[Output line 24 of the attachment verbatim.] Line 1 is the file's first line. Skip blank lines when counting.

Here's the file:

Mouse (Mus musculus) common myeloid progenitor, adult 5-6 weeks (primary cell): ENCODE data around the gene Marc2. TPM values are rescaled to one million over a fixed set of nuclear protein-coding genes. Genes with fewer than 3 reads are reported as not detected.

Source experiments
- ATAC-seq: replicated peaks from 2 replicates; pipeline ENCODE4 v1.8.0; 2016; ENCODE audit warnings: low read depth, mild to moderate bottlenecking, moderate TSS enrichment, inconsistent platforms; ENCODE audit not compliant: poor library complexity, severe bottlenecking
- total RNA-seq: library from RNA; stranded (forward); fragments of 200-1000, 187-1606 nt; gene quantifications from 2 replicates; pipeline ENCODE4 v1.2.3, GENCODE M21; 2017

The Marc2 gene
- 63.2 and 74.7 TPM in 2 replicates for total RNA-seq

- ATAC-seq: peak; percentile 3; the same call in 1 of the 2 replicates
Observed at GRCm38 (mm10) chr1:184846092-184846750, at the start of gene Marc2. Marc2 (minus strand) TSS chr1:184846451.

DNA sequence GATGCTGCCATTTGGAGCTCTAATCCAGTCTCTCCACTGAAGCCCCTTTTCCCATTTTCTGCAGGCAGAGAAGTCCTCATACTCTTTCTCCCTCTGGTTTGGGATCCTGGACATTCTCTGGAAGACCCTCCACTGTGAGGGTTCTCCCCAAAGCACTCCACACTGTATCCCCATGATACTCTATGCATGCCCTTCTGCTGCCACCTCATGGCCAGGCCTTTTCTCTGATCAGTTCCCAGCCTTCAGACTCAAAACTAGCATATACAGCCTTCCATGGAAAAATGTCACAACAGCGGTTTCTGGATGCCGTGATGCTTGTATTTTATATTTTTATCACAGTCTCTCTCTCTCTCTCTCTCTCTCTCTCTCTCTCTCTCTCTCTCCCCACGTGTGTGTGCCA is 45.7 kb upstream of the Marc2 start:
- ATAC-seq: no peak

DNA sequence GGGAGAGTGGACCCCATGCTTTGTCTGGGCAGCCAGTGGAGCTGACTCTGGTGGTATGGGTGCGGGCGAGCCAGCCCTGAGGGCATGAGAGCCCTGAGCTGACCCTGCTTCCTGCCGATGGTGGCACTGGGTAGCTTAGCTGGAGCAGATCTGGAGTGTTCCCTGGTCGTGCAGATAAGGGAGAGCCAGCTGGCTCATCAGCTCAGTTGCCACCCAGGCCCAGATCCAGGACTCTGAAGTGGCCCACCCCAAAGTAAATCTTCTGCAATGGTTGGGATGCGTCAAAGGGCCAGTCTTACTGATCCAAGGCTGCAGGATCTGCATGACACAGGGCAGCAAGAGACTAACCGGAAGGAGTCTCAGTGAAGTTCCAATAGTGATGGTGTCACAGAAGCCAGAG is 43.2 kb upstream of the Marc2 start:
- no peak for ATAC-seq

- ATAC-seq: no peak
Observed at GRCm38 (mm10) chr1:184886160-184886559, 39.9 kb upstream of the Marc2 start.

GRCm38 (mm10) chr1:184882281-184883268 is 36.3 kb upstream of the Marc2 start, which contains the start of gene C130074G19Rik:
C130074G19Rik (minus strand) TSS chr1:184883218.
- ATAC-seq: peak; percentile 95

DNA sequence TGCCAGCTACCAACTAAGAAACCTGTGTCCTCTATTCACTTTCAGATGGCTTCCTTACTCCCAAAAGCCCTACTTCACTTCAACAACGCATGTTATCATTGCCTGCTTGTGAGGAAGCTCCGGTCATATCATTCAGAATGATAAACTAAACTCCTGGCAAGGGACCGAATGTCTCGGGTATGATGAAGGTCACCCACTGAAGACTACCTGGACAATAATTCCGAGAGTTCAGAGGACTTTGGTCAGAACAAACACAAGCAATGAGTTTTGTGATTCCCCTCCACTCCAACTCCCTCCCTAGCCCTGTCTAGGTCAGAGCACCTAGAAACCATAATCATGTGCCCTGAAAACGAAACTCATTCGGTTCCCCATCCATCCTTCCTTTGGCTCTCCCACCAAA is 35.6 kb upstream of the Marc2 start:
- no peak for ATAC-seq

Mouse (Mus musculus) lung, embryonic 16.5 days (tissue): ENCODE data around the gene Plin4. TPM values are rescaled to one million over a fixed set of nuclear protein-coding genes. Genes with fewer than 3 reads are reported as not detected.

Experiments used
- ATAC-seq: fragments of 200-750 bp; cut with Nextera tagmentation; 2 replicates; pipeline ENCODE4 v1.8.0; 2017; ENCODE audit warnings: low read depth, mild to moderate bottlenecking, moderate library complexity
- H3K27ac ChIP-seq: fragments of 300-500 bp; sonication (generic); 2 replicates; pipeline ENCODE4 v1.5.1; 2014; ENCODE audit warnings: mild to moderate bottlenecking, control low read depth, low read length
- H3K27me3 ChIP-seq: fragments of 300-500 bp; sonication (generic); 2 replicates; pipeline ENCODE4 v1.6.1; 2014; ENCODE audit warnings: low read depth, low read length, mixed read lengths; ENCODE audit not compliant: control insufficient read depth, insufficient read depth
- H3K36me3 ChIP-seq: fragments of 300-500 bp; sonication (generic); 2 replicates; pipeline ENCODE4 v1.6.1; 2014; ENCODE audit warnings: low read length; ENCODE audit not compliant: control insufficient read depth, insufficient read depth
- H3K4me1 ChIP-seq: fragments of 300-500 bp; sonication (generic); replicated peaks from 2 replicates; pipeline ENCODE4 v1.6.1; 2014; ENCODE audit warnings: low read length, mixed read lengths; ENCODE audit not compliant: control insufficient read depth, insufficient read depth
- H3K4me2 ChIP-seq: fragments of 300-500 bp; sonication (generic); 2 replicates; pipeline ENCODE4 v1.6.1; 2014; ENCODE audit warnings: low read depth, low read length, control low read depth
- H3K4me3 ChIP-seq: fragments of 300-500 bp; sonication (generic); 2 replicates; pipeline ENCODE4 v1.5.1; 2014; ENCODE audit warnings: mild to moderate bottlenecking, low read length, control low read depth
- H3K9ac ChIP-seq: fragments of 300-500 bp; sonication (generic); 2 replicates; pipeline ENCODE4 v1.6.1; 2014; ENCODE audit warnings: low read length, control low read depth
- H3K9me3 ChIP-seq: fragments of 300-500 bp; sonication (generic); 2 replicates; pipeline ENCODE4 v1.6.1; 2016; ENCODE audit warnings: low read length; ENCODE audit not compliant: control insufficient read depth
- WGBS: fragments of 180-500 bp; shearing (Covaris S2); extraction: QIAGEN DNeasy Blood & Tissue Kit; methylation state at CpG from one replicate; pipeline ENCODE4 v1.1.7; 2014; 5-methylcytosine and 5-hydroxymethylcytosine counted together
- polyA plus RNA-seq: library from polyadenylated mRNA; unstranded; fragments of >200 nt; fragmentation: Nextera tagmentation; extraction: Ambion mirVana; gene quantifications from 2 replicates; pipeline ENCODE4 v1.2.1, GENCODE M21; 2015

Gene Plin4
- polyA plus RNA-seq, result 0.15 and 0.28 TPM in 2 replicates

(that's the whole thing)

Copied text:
- H3K27me3 ChIP-seq: fragments of 300-500 bp; sonication (generic); 2 replicates; pipeline ENCODE4 v1.6.1; 2014; ENCODE audit warnings: low read depth, low read length, mixed read lengths; ENCODE audit not compliant: control insufficient read depth, insufficient read depth